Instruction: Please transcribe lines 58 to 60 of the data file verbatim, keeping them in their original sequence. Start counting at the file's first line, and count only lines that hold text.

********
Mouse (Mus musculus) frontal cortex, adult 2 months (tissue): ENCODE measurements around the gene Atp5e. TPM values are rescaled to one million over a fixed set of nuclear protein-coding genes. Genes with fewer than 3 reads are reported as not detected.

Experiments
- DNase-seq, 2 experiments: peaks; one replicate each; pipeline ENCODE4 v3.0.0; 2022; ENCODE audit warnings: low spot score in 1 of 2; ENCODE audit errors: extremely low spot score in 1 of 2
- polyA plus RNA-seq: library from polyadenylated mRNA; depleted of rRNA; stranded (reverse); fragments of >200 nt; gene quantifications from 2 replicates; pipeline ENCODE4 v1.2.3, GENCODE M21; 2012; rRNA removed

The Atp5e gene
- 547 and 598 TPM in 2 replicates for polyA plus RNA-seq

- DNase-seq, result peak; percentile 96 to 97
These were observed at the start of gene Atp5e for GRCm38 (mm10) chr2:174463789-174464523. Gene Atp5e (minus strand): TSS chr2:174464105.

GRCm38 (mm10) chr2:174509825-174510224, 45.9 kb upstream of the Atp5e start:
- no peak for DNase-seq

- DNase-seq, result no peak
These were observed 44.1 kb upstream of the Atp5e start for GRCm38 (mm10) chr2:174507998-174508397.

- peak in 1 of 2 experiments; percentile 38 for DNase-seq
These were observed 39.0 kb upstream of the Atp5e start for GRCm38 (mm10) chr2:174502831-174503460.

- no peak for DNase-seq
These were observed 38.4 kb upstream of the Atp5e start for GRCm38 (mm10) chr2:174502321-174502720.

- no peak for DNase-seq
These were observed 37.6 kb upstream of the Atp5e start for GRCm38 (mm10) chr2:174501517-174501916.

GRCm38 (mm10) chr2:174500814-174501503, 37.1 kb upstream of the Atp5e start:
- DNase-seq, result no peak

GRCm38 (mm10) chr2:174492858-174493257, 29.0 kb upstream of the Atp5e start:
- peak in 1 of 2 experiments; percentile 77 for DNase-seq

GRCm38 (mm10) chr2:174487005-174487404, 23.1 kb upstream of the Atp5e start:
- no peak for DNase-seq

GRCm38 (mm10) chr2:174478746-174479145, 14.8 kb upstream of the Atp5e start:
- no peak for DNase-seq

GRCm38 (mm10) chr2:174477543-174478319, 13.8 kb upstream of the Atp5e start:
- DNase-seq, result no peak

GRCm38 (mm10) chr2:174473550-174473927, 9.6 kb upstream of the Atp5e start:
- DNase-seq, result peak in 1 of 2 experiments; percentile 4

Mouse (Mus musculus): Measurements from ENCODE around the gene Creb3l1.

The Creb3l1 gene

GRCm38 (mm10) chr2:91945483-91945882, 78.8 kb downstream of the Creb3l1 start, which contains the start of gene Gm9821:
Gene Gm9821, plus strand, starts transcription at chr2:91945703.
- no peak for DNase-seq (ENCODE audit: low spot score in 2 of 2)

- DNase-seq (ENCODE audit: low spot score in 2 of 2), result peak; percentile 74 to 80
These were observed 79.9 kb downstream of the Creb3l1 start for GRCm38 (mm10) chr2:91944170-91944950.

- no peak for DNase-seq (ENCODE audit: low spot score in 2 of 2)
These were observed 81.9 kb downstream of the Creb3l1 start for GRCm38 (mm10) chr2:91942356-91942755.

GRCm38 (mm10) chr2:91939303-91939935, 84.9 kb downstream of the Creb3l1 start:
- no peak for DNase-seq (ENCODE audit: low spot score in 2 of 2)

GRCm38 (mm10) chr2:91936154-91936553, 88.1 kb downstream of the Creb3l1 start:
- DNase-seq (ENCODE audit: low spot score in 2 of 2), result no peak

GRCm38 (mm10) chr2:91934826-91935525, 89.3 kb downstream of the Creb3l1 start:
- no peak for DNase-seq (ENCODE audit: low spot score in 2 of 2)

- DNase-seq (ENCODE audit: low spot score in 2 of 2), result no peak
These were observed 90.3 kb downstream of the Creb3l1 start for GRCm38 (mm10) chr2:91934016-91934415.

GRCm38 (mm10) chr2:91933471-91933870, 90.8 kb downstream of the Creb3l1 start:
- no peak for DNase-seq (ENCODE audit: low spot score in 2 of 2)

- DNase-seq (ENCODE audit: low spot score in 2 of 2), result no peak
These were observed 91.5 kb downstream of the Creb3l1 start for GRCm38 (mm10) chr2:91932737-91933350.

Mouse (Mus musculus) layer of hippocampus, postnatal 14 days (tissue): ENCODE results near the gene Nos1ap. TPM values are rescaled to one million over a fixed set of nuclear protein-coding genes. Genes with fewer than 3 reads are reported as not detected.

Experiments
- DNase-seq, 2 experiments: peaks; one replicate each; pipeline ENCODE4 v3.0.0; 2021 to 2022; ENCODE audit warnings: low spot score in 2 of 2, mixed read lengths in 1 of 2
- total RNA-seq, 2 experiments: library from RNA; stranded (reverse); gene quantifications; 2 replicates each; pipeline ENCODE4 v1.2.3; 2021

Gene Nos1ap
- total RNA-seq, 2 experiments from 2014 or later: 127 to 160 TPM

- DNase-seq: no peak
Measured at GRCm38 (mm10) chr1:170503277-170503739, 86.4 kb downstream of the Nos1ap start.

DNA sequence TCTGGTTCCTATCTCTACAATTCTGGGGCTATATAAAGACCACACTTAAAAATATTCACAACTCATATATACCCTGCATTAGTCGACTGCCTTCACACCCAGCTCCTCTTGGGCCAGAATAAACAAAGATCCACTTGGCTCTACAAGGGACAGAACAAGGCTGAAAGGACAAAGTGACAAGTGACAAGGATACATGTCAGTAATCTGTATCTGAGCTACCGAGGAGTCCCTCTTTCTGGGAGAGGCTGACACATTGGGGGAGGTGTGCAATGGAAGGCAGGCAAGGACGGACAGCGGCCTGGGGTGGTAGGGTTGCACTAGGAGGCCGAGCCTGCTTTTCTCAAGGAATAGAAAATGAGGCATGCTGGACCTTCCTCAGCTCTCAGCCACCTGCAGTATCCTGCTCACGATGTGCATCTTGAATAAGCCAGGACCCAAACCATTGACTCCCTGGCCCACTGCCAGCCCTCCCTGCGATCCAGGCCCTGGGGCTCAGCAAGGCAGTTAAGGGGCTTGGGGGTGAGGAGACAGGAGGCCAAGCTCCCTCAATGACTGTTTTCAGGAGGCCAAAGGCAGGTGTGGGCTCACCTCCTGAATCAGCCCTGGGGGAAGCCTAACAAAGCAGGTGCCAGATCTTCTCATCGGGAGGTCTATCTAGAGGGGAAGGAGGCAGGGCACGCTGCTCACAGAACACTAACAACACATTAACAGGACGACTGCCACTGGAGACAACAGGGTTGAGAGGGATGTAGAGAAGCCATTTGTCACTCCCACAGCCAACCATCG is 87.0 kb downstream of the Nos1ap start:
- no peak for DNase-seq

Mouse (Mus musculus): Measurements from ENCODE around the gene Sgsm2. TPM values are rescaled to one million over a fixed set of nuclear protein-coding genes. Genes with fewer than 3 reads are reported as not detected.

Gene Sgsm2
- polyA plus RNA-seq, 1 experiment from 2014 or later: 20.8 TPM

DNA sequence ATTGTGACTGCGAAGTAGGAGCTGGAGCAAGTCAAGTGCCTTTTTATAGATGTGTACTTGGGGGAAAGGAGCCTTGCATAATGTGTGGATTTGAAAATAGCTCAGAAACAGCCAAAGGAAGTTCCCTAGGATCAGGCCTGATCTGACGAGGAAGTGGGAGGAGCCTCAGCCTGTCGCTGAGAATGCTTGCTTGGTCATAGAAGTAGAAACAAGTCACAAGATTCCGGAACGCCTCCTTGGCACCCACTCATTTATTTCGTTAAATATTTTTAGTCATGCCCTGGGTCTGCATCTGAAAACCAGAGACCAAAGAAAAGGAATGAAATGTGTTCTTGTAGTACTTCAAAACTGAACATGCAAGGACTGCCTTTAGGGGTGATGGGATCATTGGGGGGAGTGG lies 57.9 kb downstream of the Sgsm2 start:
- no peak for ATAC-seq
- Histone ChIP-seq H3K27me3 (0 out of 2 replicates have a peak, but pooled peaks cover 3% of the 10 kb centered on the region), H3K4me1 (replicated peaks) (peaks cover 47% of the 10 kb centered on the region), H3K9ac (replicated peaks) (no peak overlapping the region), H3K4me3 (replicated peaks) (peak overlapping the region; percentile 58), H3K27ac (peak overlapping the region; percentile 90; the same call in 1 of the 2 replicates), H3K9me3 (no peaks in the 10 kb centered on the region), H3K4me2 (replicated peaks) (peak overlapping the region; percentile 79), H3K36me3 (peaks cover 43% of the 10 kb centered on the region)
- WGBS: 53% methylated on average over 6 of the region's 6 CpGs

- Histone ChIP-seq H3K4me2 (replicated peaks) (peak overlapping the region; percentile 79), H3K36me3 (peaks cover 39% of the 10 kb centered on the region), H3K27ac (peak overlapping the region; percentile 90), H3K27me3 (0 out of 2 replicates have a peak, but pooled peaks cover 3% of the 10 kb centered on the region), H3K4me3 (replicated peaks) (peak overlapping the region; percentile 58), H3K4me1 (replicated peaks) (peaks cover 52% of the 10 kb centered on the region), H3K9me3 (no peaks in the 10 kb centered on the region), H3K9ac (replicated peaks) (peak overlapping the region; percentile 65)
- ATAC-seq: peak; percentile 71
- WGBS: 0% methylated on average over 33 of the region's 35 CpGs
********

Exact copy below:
- DNase-seq: no peak
Measured at GRCm38 (mm10) chr1:170503277-170503739, 86.4 kb downstream of the Nos1ap start.

DNA sequence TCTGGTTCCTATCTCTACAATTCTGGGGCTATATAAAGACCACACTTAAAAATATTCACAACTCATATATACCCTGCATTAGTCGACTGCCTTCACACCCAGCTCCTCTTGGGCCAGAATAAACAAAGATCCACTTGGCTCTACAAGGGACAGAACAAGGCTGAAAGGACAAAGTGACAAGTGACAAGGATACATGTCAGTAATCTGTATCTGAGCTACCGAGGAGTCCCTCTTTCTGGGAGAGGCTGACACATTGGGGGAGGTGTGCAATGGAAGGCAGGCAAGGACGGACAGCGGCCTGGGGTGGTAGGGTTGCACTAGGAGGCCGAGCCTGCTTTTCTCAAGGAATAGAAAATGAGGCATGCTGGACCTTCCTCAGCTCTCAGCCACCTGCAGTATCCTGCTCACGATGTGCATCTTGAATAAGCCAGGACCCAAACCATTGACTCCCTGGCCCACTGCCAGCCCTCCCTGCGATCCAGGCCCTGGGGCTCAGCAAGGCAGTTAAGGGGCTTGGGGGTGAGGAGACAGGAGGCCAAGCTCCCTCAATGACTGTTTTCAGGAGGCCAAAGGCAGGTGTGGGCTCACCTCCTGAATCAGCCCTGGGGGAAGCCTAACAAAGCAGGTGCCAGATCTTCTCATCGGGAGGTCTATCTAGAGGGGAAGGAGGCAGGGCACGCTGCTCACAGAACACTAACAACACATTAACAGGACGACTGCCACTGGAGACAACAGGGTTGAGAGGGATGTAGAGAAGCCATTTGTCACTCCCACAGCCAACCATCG is 87.0 kb downstream of the Nos1ap start: